By Salvador Llaudes*
These are difficult times for the European Union. For the first time, a member state (the UK) has decided to abandon the project. In parallel, notwithstanding recent electoral setbacks, Eurosceptic voices remain prominent across the continent. Despite this, Spain is still a bastion of support for the integration process. Data from a new survey demonstrates this: 44% of Spaniards are convinced that the EU should have more competencies and finally become a United States of Europe, the highest of any country in the survey.
Traditionally, there have been no major Eurosceptic parties in the Spanish parliament. Even after the huge impact of the economic crisis and austerity measures, anti-European sentiment is still largely unacceptable in the politics of the country. The advantages associated with the European project are one of the most important reasons driving Spanish support for the EU. Compared to the other western European samples in the survey, a higher percentage of Spaniards believe they have benefited from being part of the EU (45% agree, against 25% who think the opposite). This attachment to the European project prevents political parties developing policies that are hostile towards the EU since there is little public appetite for these, as has been seen in recent elections in both 2015 and 2016.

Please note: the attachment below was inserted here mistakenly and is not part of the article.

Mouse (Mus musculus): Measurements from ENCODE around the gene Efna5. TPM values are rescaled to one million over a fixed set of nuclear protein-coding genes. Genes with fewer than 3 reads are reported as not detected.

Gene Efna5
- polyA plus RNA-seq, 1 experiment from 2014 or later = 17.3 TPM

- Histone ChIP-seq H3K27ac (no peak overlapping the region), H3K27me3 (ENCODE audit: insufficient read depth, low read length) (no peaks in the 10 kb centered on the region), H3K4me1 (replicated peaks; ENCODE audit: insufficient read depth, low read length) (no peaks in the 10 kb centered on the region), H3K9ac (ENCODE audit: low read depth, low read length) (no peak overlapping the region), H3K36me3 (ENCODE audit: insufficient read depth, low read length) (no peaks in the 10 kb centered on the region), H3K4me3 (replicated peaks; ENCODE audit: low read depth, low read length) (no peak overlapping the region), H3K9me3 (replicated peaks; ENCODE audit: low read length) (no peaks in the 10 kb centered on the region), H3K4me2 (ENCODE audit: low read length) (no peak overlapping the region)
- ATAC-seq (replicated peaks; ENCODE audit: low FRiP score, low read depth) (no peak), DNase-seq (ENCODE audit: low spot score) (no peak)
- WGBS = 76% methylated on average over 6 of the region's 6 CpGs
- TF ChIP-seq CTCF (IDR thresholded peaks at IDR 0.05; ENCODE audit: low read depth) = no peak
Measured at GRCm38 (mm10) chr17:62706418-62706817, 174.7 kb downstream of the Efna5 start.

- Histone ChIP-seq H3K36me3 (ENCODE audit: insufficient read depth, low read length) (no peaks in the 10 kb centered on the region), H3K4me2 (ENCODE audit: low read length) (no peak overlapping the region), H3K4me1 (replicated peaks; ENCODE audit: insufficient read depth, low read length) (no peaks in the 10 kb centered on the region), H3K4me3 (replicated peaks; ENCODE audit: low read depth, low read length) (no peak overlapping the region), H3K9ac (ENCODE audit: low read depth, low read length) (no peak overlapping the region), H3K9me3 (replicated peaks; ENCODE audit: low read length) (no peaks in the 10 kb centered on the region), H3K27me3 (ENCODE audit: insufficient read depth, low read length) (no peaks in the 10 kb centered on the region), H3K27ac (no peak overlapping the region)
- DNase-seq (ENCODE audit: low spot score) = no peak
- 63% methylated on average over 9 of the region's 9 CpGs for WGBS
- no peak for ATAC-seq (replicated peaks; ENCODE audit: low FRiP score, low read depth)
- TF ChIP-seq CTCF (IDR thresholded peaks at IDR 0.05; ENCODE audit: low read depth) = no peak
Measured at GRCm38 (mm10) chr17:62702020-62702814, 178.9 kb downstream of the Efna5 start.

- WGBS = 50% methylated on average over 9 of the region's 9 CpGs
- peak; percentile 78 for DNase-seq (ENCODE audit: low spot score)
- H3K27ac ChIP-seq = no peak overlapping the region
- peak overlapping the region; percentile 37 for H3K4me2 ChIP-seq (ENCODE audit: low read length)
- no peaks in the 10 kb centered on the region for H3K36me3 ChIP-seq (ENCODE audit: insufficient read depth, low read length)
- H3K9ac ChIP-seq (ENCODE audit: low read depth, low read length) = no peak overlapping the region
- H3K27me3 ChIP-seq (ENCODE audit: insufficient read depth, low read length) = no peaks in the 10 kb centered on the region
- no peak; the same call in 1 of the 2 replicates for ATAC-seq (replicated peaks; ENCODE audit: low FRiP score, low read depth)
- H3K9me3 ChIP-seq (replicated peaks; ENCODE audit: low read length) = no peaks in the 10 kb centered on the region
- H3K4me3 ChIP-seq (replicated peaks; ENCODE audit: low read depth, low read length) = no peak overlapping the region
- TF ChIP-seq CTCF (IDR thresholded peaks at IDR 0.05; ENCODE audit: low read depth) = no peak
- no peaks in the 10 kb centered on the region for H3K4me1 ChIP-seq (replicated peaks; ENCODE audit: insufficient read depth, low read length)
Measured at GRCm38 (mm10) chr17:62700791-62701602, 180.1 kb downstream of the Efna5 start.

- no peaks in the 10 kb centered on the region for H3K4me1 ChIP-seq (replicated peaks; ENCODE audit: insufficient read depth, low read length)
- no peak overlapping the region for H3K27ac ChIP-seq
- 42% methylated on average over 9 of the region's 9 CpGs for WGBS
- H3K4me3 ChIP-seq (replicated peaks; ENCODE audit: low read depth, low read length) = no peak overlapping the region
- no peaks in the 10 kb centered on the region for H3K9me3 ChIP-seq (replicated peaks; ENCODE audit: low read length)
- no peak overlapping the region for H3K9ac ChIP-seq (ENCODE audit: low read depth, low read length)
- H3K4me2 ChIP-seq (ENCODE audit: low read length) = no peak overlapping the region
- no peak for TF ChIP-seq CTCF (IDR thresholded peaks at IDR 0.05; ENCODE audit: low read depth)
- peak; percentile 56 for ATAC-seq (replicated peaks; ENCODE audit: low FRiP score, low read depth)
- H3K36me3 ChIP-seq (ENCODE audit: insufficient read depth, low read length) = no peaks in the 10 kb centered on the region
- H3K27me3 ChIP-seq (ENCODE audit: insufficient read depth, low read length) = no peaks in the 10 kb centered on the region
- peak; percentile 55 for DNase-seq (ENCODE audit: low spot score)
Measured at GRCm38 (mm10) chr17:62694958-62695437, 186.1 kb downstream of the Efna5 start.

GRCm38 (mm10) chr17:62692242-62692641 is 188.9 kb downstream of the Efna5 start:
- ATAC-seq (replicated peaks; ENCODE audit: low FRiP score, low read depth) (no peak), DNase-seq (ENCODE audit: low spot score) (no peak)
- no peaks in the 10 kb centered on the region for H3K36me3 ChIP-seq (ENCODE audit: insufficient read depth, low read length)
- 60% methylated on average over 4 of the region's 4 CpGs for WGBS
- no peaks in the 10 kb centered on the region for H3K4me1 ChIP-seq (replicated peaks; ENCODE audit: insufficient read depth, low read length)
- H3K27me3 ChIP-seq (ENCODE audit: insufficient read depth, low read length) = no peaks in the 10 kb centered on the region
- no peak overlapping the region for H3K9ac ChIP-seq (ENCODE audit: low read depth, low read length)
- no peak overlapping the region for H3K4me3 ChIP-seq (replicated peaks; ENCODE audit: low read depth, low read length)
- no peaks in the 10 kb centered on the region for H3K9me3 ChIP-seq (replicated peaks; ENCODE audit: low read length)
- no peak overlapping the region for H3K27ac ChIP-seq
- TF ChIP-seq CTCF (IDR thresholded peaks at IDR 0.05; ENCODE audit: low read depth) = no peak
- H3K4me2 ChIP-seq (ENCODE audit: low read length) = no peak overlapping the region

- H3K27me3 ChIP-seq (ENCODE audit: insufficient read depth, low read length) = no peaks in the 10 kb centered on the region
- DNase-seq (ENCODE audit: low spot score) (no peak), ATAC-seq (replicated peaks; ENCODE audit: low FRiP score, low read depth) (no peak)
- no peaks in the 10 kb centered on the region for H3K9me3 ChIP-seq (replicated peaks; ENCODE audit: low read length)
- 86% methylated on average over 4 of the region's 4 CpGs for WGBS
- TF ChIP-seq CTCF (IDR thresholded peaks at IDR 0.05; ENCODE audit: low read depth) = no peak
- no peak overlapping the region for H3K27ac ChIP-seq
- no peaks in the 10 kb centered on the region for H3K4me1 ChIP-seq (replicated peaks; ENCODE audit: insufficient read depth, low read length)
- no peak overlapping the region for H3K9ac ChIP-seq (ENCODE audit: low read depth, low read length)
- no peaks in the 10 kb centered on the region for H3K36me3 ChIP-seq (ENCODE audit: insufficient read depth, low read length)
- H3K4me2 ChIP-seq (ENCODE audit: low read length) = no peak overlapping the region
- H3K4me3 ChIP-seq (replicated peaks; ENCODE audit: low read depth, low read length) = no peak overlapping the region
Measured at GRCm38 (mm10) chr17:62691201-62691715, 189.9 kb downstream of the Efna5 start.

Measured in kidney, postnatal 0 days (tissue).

The benefit of EU integration for Spain is, undoubtedly, material (it has been a net receiver of European funds for so many years). These funds have been instrumental in the modernization of the country and in providing new opportunities across society. But Spaniards also identify as especially successful EU policies some of the immaterial aspects of EU membership, such as the freedom to live and work elsewhere in the EU or the elimination of borders between member states. Decades of international isolation under a dictatorship help explain this: Spaniards know they are better off when they open themselves to the world.
Forty years of Franco’s regime explain many other aspects of the Spanish position towards the EU. For Spaniards, Europe means openness but also democracy, the rule of law and social progress. Despite the severe economic crisis, this is not so quickly forgotten, not least given a comparatively weak national identity and heavy reserves of scepticism towards Spanish politicians and institutions. The existent aversion to authoritarianism helps explain the practical inexistence of extreme right parties in Spain and the strong performance of the country in many social indicators, including tolerance towards homosexuals (71% of the Spanish people agree with same-sex marriage, with only 12% against) or acceptance of immigrants.